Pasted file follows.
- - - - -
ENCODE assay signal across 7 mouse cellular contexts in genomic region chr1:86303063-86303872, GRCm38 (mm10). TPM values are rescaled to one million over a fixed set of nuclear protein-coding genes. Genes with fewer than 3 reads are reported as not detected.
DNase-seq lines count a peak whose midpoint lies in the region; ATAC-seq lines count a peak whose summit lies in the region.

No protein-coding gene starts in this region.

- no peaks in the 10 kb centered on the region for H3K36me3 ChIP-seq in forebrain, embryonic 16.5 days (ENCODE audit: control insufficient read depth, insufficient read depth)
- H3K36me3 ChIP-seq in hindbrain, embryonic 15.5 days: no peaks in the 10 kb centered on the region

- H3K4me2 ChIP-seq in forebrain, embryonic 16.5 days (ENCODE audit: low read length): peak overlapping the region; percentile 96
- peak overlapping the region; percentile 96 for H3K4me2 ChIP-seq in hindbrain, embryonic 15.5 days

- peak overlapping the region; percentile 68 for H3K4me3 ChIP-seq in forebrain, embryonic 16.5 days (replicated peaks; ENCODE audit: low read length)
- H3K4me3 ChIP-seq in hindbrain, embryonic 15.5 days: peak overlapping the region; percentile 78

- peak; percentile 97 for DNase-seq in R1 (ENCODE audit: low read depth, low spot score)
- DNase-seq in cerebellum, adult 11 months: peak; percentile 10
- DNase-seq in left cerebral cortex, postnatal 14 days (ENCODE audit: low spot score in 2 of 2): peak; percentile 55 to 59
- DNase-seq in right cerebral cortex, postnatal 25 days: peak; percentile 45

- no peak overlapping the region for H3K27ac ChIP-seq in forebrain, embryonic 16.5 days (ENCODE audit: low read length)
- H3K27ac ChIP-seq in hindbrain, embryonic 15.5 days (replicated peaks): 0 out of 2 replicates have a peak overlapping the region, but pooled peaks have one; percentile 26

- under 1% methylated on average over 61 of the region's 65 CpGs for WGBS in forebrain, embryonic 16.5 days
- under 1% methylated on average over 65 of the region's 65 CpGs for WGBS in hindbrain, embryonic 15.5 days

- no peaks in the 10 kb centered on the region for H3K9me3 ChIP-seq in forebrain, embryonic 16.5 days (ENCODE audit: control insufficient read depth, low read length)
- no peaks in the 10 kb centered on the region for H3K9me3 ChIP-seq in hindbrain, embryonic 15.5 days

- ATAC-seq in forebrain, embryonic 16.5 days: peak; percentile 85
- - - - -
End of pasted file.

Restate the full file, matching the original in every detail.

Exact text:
ENCODE assay signal across 7 mouse cellular contexts in genomic region chr1:86303063-86303872, GRCm38 (mm10). TPM values are rescaled to one million over a fixed set of nuclear protein-coding genes. Genes with fewer than 3 reads are reported as not detected.
DNase-seq lines count a peak whose midpoint lies in the region; ATAC-seq lines count a peak whose summit lies in the region.

No protein-coding gene starts in this region.

- no peaks in the 10 kb centered on the region for H3K36me3 ChIP-seq in forebrain, embryonic 16.5 days (ENCODE audit: control insufficient read depth, insufficient read depth)
- H3K36me3 ChIP-seq in hindbrain, embryonic 15.5 days: no peaks in the 10 kb centered on the region

- H3K4me2 ChIP-seq in forebrain, embryonic 16.5 days (ENCODE audit: low read length): peak overlapping the region; percentile 96
- peak overlapping the region; percentile 96 for H3K4me2 ChIP-seq in hindbrain, embryonic 15.5 days

- peak overlapping the region; percentile 68 for H3K4me3 ChIP-seq in forebrain, embryonic 16.5 days (replicated peaks; ENCODE audit: low read length)
- H3K4me3 ChIP-seq in hindbrain, embryonic 15.5 days: peak overlapping the region; percentile 78

- peak; percentile 97 for DNase-seq in R1 (ENCODE audit: low read depth, low spot score)
- DNase-seq in cerebellum, adult 11 months: peak; percentile 10
- DNase-seq in left cerebral cortex, postnatal 14 days (ENCODE audit: low spot score in 2 of 2): peak; percentile 55 to 59
- DNase-seq in right cerebral cortex, postnatal 25 days: peak; percentile 45

- no peak overlapping the region for H3K27ac ChIP-seq in forebrain, embryonic 16.5 days (ENCODE audit: low read length)
- H3K27ac ChIP-seq in hindbrain, embryonic 15.5 days (replicated peaks): 0 out of 2 replicates have a peak overlapping the region, but pooled peaks have one; percentile 26

- under 1% methylated on average over 61 of the region's 65 CpGs for WGBS in forebrain, embryonic 16.5 days
- under 1% methylated on average over 65 of the region's 65 CpGs for WGBS in hindbrain, embryonic 15.5 days

- no peaks in the 10 kb centered on the region for H3K9me3 ChIP-seq in forebrain, embryonic 16.5 days (ENCODE audit: control insufficient read depth, low read length)
- no peaks in the 10 kb centered on the region for H3K9me3 ChIP-seq in hindbrain, embryonic 15.5 days

- ATAC-seq in forebrain, embryonic 16.5 days: peak; percentile 85